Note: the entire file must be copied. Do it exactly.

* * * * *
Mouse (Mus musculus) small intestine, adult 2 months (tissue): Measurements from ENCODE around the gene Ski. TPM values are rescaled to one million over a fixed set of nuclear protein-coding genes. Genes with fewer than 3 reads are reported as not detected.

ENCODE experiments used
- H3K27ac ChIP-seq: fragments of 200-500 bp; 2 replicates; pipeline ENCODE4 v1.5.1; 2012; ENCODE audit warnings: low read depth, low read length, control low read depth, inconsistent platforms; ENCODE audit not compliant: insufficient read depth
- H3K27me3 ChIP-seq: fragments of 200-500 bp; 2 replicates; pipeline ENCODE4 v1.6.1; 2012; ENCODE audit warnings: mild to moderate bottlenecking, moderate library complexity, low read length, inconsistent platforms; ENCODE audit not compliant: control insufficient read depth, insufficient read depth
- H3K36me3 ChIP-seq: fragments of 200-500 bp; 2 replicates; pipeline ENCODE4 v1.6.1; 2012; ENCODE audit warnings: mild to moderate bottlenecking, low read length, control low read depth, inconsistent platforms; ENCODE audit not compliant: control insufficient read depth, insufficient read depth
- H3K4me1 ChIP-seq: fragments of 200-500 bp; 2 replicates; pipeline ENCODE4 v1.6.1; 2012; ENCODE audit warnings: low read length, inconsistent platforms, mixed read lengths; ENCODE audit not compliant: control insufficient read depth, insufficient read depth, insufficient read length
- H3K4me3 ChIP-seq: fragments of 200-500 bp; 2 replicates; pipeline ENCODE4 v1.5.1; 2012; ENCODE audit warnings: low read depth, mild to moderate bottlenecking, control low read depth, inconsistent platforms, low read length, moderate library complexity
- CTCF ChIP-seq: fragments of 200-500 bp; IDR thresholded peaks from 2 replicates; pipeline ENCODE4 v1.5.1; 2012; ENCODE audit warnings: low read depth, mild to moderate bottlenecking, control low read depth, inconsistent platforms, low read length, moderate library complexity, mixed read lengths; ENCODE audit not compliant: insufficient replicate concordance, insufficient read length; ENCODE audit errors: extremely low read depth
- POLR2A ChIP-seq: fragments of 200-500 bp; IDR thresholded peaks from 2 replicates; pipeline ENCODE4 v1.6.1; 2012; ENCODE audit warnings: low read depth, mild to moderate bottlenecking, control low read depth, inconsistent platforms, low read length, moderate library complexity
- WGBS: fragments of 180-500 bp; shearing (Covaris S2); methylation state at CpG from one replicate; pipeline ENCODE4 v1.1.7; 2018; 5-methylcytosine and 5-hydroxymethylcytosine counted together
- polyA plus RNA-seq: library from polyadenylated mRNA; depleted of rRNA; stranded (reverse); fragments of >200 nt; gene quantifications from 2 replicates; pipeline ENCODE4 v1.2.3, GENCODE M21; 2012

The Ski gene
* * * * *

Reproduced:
Mouse (Mus musculus) small intestine, adult 2 months (tissue): Measurements from ENCODE around the gene Ski. TPM values are rescaled to one million over a fixed set of nuclear protein-coding genes. Genes with fewer than 3 reads are reported as not detected.

ENCODE experiments used
- H3K27ac ChIP-seq: fragments of 200-500 bp; 2 replicates; pipeline ENCODE4 v1.5.1; 2012; ENCODE audit warnings: low read depth, low read length, control low read depth, inconsistent platforms; ENCODE audit not compliant: insufficient read depth
- H3K27me3 ChIP-seq: fragments of 200-500 bp; 2 replicates; pipeline ENCODE4 v1.6.1; 2012; ENCODE audit warnings: mild to moderate bottlenecking, moderate library complexity, low read length, inconsistent platforms; ENCODE audit not compliant: control insufficient read depth, insufficient read depth
- H3K36me3 ChIP-seq: fragments of 200-500 bp; 2 replicates; pipeline ENCODE4 v1.6.1; 2012; ENCODE audit warnings: mild to moderate bottlenecking, low read length, control low read depth, inconsistent platforms; ENCODE audit not compliant: control insufficient read depth, insufficient read depth
- H3K4me1 ChIP-seq: fragments of 200-500 bp; 2 replicates; pipeline ENCODE4 v1.6.1; 2012; ENCODE audit warnings: low read length, inconsistent platforms, mixed read lengths; ENCODE audit not compliant: control insufficient read depth, insufficient read depth, insufficient read length
- H3K4me3 ChIP-seq: fragments of 200-500 bp; 2 replicates; pipeline ENCODE4 v1.5.1; 2012; ENCODE audit warnings: low read depth, mild to moderate bottlenecking, control low read depth, inconsistent platforms, low read length, moderate library complexity
- CTCF ChIP-seq: fragments of 200-500 bp; IDR thresholded peaks from 2 replicates; pipeline ENCODE4 v1.5.1; 2012; ENCODE audit warnings: low read depth, mild to moderate bottlenecking, control low read depth, inconsistent platforms, low read length, moderate library complexity, mixed read lengths; ENCODE audit not compliant: insufficient replicate concordance, insufficient read length; ENCODE audit errors: extremely low read depth
- POLR2A ChIP-seq: fragments of 200-500 bp; IDR thresholded peaks from 2 replicates; pipeline ENCODE4 v1.6.1; 2012; ENCODE audit warnings: low read depth, mild to moderate bottlenecking, control low read depth, inconsistent platforms, low read length, moderate library complexity
- WGBS: fragments of 180-500 bp; shearing (Covaris S2); methylation state at CpG from one replicate; pipeline ENCODE4 v1.1.7; 2018; 5-methylcytosine and 5-hydroxymethylcytosine counted together
- polyA plus RNA-seq: library from polyadenylated mRNA; depleted of rRNA; stranded (reverse); fragments of >200 nt; gene quantifications from 2 replicates; pipeline ENCODE4 v1.2.3, GENCODE M21; 2012

The Ski gene